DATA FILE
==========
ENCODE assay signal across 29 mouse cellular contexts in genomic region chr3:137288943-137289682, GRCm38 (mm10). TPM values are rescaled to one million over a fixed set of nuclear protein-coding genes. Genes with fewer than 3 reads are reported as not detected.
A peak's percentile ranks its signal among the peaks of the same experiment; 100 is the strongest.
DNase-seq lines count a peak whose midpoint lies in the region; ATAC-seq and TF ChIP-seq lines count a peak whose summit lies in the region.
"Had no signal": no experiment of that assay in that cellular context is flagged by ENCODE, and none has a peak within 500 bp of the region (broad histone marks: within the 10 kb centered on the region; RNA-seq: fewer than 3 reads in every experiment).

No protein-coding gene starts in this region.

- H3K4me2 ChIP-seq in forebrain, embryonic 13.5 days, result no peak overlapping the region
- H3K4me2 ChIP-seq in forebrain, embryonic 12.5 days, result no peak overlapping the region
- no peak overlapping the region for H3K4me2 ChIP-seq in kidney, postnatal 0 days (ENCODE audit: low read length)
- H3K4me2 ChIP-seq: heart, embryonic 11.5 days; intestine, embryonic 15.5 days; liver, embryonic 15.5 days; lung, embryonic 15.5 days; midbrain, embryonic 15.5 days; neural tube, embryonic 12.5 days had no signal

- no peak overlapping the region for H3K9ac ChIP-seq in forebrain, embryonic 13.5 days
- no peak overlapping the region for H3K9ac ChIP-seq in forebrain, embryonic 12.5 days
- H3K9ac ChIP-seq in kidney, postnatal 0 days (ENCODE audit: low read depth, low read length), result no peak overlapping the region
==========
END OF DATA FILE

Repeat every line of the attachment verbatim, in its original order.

ENCODE assay signal across 29 mouse cellular contexts in genomic region chr3:137288943-137289682, GRCm38 (mm10). TPM values are rescaled to one million over a fixed set of nuclear protein-coding genes. Genes with fewer than 3 reads are reported as not detected.
A peak's percentile ranks its signal among the peaks of the same experiment; 100 is the strongest.
DNase-seq lines count a peak whose midpoint lies in the region; ATAC-seq and TF ChIP-seq lines count a peak whose summit lies in the region.
"Had no signal": no experiment of that assay in that cellular context is flagged by ENCODE, and none has a peak within 500 bp of the region (broad histone marks: within the 10 kb centered on the region; RNA-seq: fewer than 3 reads in every experiment).

No protein-coding gene starts in this region.

- H3K4me2 ChIP-seq in forebrain, embryonic 13.5 days, result no peak overlapping the region
- H3K4me2 ChIP-seq in forebrain, embryonic 12.5 days, result no peak overlapping the region
- no peak overlapping the region for H3K4me2 ChIP-seq in kidney, postnatal 0 days (ENCODE audit: low read length)
- H3K4me2 ChIP-seq: heart, embryonic 11.5 days; intestine, embryonic 15.5 days; liver, embryonic 15.5 days; lung, embryonic 15.5 days; midbrain, embryonic 15.5 days; neural tube, embryonic 12.5 days had no signal

- no peak overlapping the region for H3K9ac ChIP-seq in forebrain, embryonic 13.5 days
- no peak overlapping the region for H3K9ac ChIP-seq in forebrain, embryonic 12.5 days
- H3K9ac ChIP-seq in kidney, postnatal 0 days (ENCODE audit: low read depth, low read length), result no peak overlapping the region